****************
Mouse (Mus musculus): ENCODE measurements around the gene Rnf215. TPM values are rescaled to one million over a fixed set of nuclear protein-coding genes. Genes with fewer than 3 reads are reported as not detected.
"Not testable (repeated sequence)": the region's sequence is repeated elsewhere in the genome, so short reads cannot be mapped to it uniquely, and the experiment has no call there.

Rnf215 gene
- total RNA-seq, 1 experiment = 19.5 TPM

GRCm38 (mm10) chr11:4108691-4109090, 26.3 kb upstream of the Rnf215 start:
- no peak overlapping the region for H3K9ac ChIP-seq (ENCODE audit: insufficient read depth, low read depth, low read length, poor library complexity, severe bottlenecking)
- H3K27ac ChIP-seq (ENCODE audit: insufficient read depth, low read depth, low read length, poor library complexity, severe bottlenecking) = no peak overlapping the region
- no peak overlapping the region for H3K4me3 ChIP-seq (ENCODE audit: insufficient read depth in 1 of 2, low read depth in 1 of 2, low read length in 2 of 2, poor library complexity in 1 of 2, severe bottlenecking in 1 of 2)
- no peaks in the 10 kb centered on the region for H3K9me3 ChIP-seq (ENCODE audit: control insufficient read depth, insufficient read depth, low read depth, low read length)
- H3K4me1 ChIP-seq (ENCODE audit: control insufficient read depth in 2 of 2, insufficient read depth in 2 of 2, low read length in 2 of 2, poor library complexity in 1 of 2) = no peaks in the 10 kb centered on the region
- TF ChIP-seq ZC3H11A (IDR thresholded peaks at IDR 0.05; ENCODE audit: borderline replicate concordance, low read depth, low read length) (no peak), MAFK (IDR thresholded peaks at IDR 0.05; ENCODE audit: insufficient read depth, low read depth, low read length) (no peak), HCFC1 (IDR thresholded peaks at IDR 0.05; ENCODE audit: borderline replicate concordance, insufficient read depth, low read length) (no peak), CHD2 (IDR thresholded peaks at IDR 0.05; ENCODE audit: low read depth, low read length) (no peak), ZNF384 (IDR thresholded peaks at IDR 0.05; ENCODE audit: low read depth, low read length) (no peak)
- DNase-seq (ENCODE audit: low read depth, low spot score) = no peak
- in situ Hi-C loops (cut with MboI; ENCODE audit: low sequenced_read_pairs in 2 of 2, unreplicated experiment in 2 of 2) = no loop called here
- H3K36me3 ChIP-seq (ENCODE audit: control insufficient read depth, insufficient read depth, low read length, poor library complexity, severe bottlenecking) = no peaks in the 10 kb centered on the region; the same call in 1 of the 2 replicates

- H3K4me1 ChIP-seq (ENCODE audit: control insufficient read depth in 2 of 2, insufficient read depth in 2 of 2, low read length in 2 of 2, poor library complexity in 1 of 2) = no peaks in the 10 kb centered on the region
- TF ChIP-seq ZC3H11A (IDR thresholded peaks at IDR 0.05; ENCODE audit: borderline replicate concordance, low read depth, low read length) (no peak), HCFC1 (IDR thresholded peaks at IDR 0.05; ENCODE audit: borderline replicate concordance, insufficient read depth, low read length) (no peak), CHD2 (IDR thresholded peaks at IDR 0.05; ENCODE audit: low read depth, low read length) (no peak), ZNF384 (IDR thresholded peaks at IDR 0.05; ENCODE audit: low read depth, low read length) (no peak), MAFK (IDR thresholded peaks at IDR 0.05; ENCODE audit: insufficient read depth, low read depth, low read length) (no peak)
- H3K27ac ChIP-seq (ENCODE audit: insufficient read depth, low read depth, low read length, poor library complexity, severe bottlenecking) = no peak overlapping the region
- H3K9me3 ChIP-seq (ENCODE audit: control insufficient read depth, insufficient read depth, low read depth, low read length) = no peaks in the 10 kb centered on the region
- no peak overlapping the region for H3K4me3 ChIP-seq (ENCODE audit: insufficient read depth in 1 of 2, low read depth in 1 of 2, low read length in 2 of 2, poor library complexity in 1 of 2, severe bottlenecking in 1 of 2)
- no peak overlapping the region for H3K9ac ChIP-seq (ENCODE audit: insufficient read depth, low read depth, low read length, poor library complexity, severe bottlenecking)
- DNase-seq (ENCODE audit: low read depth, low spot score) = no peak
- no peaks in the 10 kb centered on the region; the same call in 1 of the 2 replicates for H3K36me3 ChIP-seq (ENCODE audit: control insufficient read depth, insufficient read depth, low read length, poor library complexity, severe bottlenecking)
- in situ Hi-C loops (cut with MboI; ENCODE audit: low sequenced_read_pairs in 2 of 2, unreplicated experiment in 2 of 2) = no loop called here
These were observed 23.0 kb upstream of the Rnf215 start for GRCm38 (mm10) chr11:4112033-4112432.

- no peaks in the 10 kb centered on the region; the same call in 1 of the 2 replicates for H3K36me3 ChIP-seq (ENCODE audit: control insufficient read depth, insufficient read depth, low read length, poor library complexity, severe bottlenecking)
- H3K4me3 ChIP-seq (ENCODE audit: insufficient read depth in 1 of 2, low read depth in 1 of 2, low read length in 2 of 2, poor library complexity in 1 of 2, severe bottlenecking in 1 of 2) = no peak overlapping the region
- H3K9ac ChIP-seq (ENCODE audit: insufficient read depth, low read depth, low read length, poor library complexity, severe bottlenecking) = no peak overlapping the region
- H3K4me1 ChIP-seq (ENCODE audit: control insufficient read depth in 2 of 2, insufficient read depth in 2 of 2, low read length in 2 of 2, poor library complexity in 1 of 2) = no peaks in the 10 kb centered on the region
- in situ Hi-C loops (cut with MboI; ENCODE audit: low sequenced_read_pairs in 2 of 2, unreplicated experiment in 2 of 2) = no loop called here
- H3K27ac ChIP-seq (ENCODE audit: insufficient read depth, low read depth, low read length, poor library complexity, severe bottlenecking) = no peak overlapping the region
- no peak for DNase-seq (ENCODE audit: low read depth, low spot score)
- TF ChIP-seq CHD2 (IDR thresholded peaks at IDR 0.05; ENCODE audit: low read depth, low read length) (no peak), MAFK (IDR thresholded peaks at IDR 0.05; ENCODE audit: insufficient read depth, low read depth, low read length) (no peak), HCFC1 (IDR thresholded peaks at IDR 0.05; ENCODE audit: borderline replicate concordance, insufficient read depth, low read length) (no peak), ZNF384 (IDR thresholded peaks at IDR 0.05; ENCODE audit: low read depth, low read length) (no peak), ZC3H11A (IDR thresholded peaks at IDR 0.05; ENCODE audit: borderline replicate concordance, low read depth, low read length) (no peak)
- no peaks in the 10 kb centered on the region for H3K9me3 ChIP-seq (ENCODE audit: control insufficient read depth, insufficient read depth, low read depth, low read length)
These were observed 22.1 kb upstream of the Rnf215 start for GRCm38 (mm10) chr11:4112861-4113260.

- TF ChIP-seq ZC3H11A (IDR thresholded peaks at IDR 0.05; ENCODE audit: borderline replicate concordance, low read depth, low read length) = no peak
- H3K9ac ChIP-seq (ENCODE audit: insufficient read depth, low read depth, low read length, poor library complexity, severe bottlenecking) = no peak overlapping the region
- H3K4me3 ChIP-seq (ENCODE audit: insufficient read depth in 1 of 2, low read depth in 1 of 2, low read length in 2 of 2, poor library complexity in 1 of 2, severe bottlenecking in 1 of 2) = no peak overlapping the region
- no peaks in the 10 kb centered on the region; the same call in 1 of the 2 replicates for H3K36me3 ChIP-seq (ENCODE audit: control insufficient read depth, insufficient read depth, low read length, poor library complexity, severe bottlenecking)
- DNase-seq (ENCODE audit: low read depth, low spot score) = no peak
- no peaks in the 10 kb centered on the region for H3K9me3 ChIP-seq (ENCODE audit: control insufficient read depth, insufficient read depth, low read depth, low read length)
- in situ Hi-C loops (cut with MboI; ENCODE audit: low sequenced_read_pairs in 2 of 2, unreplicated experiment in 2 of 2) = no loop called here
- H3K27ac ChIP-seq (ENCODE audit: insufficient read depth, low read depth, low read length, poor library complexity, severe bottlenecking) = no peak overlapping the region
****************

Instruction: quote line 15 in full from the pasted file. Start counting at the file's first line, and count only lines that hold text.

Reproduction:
- H3K4me1 ChIP-seq (ENCODE audit: control insufficient read depth in 2 of 2, insufficient read depth in 2 of 2, low read length in 2 of 2, poor library complexity in 1 of 2) = no peaks in the 10 kb centered on the region